If you are already using standard returnable packaging, you save on buying more wooden pallets, stretch film or strapping.
#3 Full optimisation and speed
Additionally, it is important to remember that by using reusable packaging you optimise loading speed and storage space, gain a guarantee of component integrity and have full control over packaging costs.
Sustainable solutions and no tax on plastic
It works closed loop so we avoid the tax on putting plastic into the market. Such packaging circulates throughout its life cycle in a closed loop between supplier and customer. With approximately 100 rotations, the life cycle of such packaging is 7 to 10 years.
With the appropriate technical handling culture, the box is returned to the supplier as used packaging and reprocessed to produce new packaging.
A wooden pallet?
It means a much shorter lifespan, frequent purchase of new pallets to complete the circulation of packaging at the customer, and the possibility of losing the packaging. You also have to add to the costs product fees, the cost of repair, disposal, and losses that the company incurs due to damage, and additional packaging such as film or tape.A wooden pallet means a much shorter lifespan.
Saving time and money
The long-term savings from returnable packaging alone are enormous. Time spent on orders and the constant stream of money spent on disposable packaging is greatly reduced, if not eliminated.
The customer saves time that would have been spent purchasing new packaging. Instead of purchasing monthly disposable packaging systems, returnable units are typically a one-time capital expenditure. The higher initial purchase price ultimately translates into a lower cost of supply as a result of multiple reuses.
Reusable packaging is also associated with better product protection and less damage. Cost savings in storage and transportation are achieved due to the unique strength of reusable containers for stacking when full and the folding or nesting design when empty.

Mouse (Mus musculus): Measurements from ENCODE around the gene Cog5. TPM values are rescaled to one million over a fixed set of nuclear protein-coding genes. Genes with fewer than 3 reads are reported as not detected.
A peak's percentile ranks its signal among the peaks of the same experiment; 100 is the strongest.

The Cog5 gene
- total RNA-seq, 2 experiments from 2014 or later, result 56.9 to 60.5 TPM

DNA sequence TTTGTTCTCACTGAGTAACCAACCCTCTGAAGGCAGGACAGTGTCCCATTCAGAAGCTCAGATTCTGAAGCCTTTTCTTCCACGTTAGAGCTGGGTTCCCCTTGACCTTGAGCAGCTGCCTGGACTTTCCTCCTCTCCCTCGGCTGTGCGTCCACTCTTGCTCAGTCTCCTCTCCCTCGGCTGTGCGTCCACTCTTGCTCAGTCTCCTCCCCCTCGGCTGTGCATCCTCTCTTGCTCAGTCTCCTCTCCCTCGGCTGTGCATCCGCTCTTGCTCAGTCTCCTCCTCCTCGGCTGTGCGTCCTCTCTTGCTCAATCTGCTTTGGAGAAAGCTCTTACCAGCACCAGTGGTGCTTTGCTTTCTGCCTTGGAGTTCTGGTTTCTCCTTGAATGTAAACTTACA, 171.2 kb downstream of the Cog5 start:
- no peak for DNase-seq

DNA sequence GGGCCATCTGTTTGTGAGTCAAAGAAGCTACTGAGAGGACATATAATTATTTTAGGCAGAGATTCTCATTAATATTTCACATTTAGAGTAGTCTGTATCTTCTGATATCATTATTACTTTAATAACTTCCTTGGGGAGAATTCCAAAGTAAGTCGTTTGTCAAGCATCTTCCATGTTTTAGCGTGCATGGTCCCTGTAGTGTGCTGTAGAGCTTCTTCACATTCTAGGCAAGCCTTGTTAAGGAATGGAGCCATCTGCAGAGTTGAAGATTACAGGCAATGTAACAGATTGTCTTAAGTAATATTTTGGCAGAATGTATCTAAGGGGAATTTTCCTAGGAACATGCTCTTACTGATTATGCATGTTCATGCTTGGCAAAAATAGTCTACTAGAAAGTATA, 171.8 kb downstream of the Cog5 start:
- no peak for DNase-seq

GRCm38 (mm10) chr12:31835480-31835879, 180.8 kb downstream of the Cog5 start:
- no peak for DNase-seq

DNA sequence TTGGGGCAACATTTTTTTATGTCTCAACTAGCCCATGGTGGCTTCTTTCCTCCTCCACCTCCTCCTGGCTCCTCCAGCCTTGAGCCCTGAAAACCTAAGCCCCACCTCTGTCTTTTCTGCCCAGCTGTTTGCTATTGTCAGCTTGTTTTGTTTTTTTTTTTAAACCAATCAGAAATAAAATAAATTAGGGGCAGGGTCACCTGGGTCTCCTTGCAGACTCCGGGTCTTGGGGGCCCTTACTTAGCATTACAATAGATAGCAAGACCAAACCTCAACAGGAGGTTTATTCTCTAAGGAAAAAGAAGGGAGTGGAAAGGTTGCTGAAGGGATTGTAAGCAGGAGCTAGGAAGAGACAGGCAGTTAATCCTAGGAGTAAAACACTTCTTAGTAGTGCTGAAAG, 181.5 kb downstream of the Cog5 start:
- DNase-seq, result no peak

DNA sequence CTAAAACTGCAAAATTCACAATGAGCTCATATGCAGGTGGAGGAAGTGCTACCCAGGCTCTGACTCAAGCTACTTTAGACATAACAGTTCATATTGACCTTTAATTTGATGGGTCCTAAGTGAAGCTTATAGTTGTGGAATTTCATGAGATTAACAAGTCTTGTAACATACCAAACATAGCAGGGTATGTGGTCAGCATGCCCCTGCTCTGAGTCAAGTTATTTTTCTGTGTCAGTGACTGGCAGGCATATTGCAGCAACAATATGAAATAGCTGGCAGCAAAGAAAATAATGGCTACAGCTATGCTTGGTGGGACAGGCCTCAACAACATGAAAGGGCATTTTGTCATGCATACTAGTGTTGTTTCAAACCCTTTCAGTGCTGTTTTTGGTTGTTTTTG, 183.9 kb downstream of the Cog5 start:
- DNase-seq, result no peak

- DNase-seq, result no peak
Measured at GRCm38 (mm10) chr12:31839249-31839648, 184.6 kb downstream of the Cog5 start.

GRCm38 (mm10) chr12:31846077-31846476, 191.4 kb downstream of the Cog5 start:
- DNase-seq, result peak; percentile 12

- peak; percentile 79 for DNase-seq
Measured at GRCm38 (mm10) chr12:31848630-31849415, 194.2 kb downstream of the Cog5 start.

Calculate with a specialist what your return on investment would be
Rotom has been in business for over forty years and has continually supported major European companies in their transition to reusable returnable packaging. Are you curious about what your return on investment would be? You don't have to wait too long for information, just fill in thecontact form and our experienced specialists will get back to you.
Basic questions you may be asked by our representative may concern such issues:
- What is the required number of packs, i.e. how many units are in circulation?
- What is the level of packaging turnover per year? This has an impact on the level of investment.
- What percentage of packs do you buy back each year or send for repair?
- How much packaging film or tape is introduced each year?
- What product will be packaged? This is very important
- What is the shipping location?
This matters because Rotom (2Return) has branches throughout Europe. If you have a homogeneous transport medium (e.g. box pallets), your packaging circuit can be "linked" to already existing processes. In such a situation we can significantly optimise the transport costs of empty packaging, which will clearly result in cost savings and a faster return on investment.
These are just some of the issues that are crucial when developing a returnable packaging system for a customer. We have extensive experience in offering packaging that meets the unique needs of our customers and changing supply chains. If you would like to find out more about how we can optimise your bottom line through disposable or returnable packaging, please do not hesitate to contact us!